hard lesson #101: I can’t do it all

But goodness, did it feel like I should be able to — especially at first.

[Forgive me for this post — I’m trying to say what’s on my heart while also being vague on the details, and that makes this whole thing a delicate little balancing act.]

This week was tough. I experienced some client difficulty —  blindsided by a quite long list of perceived failures and unmet expectations. Just enough of what was said was true enough (and my fault enough) that I’m doing some thinking, but the majority was unrealistic and unreasonable and downright bewildering.

Nevertheless, it will sting for a while. I’m not real hopeful about the future in this situation and it makes me sad.

But in another way, I feel freer than I have in months. A big cause of anxiety in my life is gone. I understand these expectations much more clearly now and realize that I can’t meet them AND care for my son as I should.

And from there it all becomes quite clear:

I’m not willing to do anything that keeps me from being good at what matters most to me (and what will matter most in the long-run): loving my husband and raising a healthy, happy boy. Quality work is important to me and I will always take my professional reputation seriously, but my family is always and firmly in first place. Otherwise, what am I doing all this for?

For a long time I tried really hard to do it all because I have a quite large innate desire to please — despite my new life, despite the additional challenges we had with my son’s health, despite the extra time those doctor visits required of me, despite the fact that my brain just didn’t operate the same way it did pre-kid — I tried to meet demands that were way too big for my new life.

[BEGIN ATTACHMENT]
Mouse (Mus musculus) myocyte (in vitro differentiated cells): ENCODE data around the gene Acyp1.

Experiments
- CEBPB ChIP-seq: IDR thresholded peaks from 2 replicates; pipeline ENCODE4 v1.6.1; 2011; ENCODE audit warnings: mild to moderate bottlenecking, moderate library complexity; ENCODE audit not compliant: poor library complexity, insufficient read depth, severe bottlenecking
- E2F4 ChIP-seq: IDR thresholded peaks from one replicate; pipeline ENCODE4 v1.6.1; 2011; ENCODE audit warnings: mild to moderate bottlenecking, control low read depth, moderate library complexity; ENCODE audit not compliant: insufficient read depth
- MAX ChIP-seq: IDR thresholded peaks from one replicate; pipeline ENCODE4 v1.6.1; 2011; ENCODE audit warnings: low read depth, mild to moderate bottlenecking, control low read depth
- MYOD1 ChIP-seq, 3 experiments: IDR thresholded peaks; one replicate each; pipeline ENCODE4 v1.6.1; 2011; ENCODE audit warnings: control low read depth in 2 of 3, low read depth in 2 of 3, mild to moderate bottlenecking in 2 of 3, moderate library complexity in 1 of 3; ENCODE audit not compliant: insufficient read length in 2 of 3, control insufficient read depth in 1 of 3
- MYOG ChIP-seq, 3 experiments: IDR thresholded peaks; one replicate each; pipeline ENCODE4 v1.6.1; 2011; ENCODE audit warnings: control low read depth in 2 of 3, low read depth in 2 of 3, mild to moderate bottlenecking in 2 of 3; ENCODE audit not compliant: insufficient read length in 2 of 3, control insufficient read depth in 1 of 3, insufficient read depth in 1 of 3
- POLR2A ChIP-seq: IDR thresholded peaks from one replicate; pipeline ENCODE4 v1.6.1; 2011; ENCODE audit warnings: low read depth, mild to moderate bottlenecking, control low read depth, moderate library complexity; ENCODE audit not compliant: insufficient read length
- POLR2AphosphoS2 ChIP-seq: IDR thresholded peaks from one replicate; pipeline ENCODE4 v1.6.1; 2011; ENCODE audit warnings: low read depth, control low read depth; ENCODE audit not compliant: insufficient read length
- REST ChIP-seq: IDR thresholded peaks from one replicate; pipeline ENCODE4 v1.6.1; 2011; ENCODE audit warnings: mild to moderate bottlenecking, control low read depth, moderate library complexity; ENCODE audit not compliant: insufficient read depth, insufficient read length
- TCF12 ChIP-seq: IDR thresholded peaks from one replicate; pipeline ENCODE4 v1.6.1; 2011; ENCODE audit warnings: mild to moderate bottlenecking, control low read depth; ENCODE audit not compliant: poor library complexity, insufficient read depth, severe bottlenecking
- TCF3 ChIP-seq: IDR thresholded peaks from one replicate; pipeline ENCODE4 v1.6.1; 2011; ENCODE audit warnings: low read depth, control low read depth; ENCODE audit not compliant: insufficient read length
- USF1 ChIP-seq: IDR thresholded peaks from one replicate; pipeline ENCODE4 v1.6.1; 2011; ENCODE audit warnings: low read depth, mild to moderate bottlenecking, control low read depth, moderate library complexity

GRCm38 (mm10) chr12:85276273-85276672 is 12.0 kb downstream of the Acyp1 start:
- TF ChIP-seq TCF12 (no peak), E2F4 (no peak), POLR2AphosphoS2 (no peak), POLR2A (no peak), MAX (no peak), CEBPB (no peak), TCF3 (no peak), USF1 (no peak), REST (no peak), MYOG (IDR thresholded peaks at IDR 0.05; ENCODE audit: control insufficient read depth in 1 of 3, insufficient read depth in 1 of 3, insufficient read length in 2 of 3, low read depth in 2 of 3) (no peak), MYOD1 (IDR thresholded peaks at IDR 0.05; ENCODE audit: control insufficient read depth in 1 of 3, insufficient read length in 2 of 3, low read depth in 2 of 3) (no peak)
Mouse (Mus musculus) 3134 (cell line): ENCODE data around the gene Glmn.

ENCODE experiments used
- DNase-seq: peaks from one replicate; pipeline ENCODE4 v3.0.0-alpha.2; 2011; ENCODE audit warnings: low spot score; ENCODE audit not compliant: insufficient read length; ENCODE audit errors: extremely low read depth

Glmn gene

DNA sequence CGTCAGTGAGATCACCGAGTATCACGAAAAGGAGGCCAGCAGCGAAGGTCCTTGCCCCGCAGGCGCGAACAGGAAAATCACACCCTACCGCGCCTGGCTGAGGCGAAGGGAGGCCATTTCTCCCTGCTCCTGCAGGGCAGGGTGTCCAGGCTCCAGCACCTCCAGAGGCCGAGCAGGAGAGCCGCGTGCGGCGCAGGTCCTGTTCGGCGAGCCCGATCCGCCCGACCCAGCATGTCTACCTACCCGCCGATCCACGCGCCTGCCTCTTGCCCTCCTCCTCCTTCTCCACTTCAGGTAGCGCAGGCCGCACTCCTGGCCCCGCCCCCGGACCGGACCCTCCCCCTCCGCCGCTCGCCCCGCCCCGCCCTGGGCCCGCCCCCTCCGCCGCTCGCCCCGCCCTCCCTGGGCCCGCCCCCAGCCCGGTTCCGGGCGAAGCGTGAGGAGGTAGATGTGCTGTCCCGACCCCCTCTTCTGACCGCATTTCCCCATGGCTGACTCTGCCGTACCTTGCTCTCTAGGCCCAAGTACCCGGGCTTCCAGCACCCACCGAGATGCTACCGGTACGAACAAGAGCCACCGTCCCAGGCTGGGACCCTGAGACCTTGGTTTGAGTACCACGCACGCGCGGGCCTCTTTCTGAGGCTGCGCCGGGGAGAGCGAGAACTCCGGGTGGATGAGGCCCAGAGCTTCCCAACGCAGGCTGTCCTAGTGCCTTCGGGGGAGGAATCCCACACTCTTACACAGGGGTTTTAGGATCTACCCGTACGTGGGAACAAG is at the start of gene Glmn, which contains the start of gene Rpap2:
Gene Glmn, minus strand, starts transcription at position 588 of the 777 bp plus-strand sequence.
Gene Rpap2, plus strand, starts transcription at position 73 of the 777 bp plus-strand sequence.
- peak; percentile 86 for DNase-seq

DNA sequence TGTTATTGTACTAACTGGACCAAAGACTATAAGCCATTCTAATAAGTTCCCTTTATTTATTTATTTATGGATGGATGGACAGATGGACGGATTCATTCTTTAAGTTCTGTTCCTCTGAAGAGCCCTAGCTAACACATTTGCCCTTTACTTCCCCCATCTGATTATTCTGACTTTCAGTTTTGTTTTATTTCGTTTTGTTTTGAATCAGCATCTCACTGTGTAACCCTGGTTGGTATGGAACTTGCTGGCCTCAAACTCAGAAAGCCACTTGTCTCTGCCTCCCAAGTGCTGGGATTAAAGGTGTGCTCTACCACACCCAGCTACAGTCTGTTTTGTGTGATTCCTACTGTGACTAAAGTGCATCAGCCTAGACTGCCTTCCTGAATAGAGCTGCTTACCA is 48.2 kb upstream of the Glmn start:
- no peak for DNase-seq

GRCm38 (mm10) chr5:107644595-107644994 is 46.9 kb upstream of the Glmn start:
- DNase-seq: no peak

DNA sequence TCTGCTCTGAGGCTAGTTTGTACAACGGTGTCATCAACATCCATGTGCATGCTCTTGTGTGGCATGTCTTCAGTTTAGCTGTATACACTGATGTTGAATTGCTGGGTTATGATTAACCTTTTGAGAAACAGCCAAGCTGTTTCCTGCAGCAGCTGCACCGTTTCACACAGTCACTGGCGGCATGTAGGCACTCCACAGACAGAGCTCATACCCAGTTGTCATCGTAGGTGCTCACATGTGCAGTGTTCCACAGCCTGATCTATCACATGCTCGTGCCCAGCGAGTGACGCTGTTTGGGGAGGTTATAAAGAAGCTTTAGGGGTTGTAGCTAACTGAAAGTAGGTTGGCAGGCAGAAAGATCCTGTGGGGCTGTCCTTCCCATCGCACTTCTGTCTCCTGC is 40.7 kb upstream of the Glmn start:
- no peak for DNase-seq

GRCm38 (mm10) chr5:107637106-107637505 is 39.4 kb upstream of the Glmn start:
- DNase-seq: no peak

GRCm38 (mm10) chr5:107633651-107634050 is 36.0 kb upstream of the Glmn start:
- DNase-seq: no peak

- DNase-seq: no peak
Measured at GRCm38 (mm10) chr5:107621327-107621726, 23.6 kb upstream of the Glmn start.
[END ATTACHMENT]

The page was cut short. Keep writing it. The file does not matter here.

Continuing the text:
It’s hard not to cringe when I think about all the times I told these people yes when I should have said no because of some misplaced sense of camaraderie or friendship (I do that a lot — business boundaries are something I seem hell-bent on learning the hard way). In some ways, I think I helped create these expectations and for that I’m angry at myself. In the end, it didn’t matter. I wasn’t able to be accommodating enough.

I came downstairs after the conversation just crushed after having sobbed my way through a bunch of I’m sorrys; feeling the weight not only of this moment but of other painful moments like it from years and years ago. It’s kind of a “50 million Elvis fans can’t be wrong” thing — I heard a chorus of unkind voices all at once and felt like total garbage.

And there my boys were, waiting for me, reminding me of why I will disappoint outside people a million times over if necessary. My boys matter most. If I only get to pick one thing to come first, they are what I want to excel at. I will excel at my work too, but it just might take a little longer than it used to.

Being with my boys was exactly what I needed. The whole world keeps a record of wrongs, but my home — well, that’s a safe place for me. I’m blessed.

[All of that said, this year was admittedly difficult and I’ve made some changes that should make a huge difference work-wise in the year to come: mainly, that I have child care 3-4 days a week and am not working into the wee hours anymore. I know few people who are able to care for a baby all day long and then work all night — at the very least, I know I am not one of them. After killing myself for months and months, a family friend took care of A in November and December part time and I felt reborn. J and I both agree — I’ll never work again without child care!

Thanks for bearing with me as I thought some of this through while trying to only share what was appropriate. I’m hoping to finally get some peaceful sleep tonight.]

2 thoughts on “hard lesson #101: I can’t do it all”

  1. It sounds like your priorities are right on. I’m a people pleaser too and I feel so guilty saying no sometimes, even if it’s to a friend of a friend’s brother’s aunt. I’m glad your life is balancing out more the way you’ve wanted it too.

  2. Good for you for figuring out what matters most. I’m sorry it hurt so bad during the process, but it sounds like it ended up helping you make some good decisions. I am SO with you on the post-kid brain. Holy cow. I don’t even know how I still have my job – I make so many more mistakes than I used to and it is beyond frustrating.

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